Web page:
In a shop brimming with rails of high-end clothing brands, shoppers browse through an array of international labels selling at massively discounted prices.
The retailer is one of the growing outlets operated by parallel importers, selling European high street fashion and names such as Tommy Hilfiger, Michael Kors and Ted Baker to local consumers. It’s a business that has disrupted the local retail space, presenting further challenges to the already distressed local clothing manufacturing sector.
Parallel importers such Discount My Fashion (DMF) and Fashion Brand Outlet (FBO) have set up shops across Johannesburg and Pretoria, in what may be a major win for penny pinching consumers, but a potential death knell for local businesses.
The clothing manufacturing sector has come under immense pressure in recent years, with companies battling to keep up with the rising tide of cheap imports, which have contributed to large-scale job cuts and led to factory closures. The arrival of international fast fashion retailers, with no local manufacturing hubs, is still a sore point to the ailing sector. Now a fresh blow has been dealt in the form of parallel imports.
According to the Trade Marks Act as well as the Consumer Protection Act, parallel importation is not illegal. The Consumer Protection Act states that traders of goods that bear a trade mark, but have been imported without the approval or licence of the registered owner of the trade mark, "must apply a conspicuous notice to those goods in the prescribed manner and form".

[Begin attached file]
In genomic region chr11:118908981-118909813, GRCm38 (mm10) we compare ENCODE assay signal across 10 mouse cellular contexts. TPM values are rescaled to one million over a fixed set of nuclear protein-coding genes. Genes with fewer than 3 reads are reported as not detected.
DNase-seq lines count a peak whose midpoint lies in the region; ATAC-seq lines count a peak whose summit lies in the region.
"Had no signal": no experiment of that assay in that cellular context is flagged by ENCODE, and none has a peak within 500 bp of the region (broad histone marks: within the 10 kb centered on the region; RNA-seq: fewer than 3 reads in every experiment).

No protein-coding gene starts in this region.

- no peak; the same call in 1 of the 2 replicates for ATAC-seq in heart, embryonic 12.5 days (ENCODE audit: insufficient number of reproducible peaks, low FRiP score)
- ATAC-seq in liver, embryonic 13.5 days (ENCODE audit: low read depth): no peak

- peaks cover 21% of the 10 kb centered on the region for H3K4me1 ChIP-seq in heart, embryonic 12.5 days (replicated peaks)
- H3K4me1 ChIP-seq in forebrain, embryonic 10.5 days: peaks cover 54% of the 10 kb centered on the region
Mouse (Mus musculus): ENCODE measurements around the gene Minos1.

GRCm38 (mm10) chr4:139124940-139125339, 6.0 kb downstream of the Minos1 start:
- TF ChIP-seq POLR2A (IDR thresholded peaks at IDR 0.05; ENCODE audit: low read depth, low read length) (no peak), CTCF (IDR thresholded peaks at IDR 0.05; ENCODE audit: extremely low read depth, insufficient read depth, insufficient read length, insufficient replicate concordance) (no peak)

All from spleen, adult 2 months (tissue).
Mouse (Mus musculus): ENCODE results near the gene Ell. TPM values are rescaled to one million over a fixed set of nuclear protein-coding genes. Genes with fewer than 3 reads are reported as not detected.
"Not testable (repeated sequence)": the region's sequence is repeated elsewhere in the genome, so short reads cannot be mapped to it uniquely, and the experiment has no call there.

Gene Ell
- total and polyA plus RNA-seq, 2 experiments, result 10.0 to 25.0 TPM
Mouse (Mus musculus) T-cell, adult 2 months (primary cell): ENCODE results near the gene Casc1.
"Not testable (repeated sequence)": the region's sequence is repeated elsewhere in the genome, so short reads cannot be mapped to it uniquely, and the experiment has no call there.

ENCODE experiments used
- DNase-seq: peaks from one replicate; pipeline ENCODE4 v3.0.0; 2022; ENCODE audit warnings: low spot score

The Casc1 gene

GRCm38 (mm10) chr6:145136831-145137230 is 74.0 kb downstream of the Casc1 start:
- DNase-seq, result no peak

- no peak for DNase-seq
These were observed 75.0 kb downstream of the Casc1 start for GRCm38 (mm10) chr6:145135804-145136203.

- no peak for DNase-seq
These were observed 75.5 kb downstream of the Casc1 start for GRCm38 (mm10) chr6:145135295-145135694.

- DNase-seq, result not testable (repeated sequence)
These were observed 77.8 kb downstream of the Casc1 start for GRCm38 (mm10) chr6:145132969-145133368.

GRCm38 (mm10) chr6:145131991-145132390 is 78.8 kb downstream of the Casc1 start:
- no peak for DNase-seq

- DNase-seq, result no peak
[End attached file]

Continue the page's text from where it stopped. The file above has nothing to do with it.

It's a loophole that some importers are exploiting.
Swedish retailer H&M, which entered the local market in 2015, does not source its goods locally, apart from a recent partnership with a local designer, but its garments can be found at discount shops.
In a statement to Fin24, the company acknowledged that its merchandise was "sometimes subject to unauthorised use in different ways".
"We have systems in place when this happens, and we put a lot of work into protecting our brand and its value," the company said, without going into further details.
Bang for your buck
A frequent shopper at one of DMF's outlets in Woodmead, Johannesburg, who says she was attracted by lower-priced goods, says she has not returned to mainstream retailers since coming into contact with the shop nearly two years ago.
"It is amazing what you can get here, the shop takes away any desire of ever setting foot in a regular shop," said Marcelle Kleynhans.
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"In these tough economic times, one must make smart choices on how to spend money. These shops have made life easier and the clothes are not counterfeits," she said, as she browsed through tightly-packed rails of clothing.
DMF, which calls itself an "off-price retailer", launched in 2014, and the company now has seven stores between Johannesburg and Cape Town, with plans to open more this year, according to its website.
Operators of the store could not be reached for comment.
Local producers hurting
But while importers are cashing in, the Southern African Clothing and Textile Workers' Union (Sactwu) is not happy about what they say is unfair competition presented by the influx of lower priced imports entering the country in different ways.
The union argues that the impact of this practice undermines local manufacturing capacity and jobs.
"The perceived benefit of having cheaper items of clothing is far outweighed by the problems which occur as a result, the loss of jobs, the loss of industrial capacity and investment, and the increase in poverty," said the union.
According to Sactwu, cheap imports pose additional risks including customs fraud, such as under-invoicing, false declaration of goods as well as the rerouting of goods via third countries.
"The practice undermines the structures and industrial policy programmes put in place by government to support and develop local jobs and factories," Sactwu said.